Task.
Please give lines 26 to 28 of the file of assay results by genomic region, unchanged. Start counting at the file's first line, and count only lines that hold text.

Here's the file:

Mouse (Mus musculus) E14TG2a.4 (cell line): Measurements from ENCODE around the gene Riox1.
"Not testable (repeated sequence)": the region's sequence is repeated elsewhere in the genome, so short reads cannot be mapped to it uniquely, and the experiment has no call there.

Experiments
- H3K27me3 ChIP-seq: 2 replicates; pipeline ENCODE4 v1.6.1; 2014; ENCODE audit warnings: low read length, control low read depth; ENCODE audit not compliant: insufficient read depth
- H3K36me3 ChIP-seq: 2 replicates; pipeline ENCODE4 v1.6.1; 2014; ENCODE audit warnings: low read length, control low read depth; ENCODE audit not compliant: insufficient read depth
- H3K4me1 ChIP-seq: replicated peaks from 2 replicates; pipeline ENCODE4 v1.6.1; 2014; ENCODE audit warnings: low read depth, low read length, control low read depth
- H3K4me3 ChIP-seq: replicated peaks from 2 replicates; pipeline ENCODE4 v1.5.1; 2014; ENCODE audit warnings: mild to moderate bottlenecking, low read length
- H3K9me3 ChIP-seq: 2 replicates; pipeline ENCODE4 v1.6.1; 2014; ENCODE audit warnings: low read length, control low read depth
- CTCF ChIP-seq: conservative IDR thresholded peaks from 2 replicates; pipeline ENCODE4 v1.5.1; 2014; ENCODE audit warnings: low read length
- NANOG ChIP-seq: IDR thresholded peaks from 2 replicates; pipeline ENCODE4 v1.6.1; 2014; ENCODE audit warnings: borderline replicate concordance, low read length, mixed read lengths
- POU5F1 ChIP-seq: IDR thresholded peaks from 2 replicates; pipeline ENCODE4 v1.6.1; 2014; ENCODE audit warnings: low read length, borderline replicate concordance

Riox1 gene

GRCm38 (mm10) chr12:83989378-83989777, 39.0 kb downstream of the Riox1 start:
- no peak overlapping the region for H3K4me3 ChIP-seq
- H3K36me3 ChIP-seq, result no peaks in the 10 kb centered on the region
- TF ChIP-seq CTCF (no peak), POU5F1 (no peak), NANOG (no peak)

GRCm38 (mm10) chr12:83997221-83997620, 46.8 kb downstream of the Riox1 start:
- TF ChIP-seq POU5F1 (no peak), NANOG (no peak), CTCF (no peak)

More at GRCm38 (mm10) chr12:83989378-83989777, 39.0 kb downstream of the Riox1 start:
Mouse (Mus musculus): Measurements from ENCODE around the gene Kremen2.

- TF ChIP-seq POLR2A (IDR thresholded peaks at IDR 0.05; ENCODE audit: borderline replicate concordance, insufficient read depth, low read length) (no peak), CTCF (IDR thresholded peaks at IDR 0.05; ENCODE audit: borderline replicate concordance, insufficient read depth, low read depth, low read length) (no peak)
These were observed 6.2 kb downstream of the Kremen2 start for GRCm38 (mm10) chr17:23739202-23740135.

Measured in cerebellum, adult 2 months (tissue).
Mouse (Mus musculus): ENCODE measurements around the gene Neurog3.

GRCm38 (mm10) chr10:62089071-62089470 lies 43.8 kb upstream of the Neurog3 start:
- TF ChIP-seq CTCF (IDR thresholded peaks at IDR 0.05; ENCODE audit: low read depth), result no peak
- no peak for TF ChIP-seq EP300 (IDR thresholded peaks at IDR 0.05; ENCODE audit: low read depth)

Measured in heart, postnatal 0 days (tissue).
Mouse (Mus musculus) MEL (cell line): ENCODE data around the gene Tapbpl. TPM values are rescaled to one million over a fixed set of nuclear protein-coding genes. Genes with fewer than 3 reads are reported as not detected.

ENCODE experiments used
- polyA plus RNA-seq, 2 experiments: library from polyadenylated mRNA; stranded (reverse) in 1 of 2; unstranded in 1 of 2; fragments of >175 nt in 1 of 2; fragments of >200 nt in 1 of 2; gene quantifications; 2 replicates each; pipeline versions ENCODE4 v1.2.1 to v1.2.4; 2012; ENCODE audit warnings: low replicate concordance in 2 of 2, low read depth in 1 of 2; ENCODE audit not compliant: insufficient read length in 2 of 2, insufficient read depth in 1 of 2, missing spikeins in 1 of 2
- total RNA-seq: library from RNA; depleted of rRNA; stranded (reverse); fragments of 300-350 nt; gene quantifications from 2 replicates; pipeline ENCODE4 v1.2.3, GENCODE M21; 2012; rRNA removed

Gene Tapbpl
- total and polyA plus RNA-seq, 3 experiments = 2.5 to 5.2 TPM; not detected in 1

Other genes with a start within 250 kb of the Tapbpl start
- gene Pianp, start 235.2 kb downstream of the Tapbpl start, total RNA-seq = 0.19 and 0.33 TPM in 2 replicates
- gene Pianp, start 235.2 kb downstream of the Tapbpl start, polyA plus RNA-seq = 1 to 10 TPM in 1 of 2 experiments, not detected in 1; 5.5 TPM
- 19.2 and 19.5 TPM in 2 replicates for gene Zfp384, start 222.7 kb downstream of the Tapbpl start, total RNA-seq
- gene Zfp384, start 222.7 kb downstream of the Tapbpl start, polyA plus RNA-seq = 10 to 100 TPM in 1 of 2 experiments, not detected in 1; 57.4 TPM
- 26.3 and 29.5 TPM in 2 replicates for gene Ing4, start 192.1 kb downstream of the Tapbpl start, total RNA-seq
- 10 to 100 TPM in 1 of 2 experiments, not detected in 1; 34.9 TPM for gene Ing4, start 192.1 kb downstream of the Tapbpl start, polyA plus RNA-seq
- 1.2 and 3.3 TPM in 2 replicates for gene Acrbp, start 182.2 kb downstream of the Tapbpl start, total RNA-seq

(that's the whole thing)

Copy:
- TF ChIP-seq CTCF (IDR thresholded peaks at IDR 0.05; ENCODE audit: low read depth), result no peak
- no peak for TF ChIP-seq EP300 (IDR thresholded peaks at IDR 0.05; ENCODE audit: low read depth)

Measured in heart, postnatal 0 days (tissue).